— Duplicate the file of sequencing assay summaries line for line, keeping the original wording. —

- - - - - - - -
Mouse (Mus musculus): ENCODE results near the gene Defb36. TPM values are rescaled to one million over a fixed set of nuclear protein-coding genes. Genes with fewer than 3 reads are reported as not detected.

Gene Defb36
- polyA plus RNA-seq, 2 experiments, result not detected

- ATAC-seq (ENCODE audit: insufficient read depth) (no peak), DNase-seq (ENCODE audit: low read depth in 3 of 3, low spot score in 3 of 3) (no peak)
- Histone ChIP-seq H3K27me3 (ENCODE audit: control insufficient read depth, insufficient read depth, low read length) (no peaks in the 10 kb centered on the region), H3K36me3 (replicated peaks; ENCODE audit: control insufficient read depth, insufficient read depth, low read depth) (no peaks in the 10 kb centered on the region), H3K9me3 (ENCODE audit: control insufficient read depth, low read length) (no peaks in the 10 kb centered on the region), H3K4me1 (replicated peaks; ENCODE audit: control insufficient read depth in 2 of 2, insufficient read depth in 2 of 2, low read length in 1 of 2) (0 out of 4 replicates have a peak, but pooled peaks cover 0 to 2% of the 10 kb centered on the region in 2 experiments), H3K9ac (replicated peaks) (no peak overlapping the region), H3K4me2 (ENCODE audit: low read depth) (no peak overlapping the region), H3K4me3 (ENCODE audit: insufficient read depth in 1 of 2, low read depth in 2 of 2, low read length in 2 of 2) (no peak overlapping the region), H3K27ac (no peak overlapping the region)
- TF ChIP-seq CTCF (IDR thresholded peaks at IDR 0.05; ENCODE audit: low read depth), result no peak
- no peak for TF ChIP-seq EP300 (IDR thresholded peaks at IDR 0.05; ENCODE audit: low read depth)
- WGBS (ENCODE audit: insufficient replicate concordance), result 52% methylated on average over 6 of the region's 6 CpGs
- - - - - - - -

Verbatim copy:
Mouse (Mus musculus): ENCODE results near the gene Defb36. TPM values are rescaled to one million over a fixed set of nuclear protein-coding genes. Genes with fewer than 3 reads are reported as not detected.

Gene Defb36
- polyA plus RNA-seq, 2 experiments, result not detected

- ATAC-seq (ENCODE audit: insufficient read depth) (no peak), DNase-seq (ENCODE audit: low read depth in 3 of 3, low spot score in 3 of 3) (no peak)
- Histone ChIP-seq H3K27me3 (ENCODE audit: control insufficient read depth, insufficient read depth, low read length) (no peaks in the 10 kb centered on the region), H3K36me3 (replicated peaks; ENCODE audit: control insufficient read depth, insufficient read depth, low read depth) (no peaks in the 10 kb centered on the region), H3K9me3 (ENCODE audit: control insufficient read depth, low read length) (no peaks in the 10 kb centered on the region), H3K4me1 (replicated peaks; ENCODE audit: control insufficient read depth in 2 of 2, insufficient read depth in 2 of 2, low read length in 1 of 2) (0 out of 4 replicates have a peak, but pooled peaks cover 0 to 2% of the 10 kb centered on the region in 2 experiments), H3K9ac (replicated peaks) (no peak overlapping the region), H3K4me2 (ENCODE audit: low read depth) (no peak overlapping the region), H3K4me3 (ENCODE audit: insufficient read depth in 1 of 2, low read depth in 2 of 2, low read length in 2 of 2) (no peak overlapping the region), H3K27ac (no peak overlapping the region)
- TF ChIP-seq CTCF (IDR thresholded peaks at IDR 0.05; ENCODE audit: low read depth), result no peak
- no peak for TF ChIP-seq EP300 (IDR thresholded peaks at IDR 0.05; ENCODE audit: low read depth)
- WGBS (ENCODE audit: insufficient replicate concordance), result 52% methylated on average over 6 of the region's 6 CpGs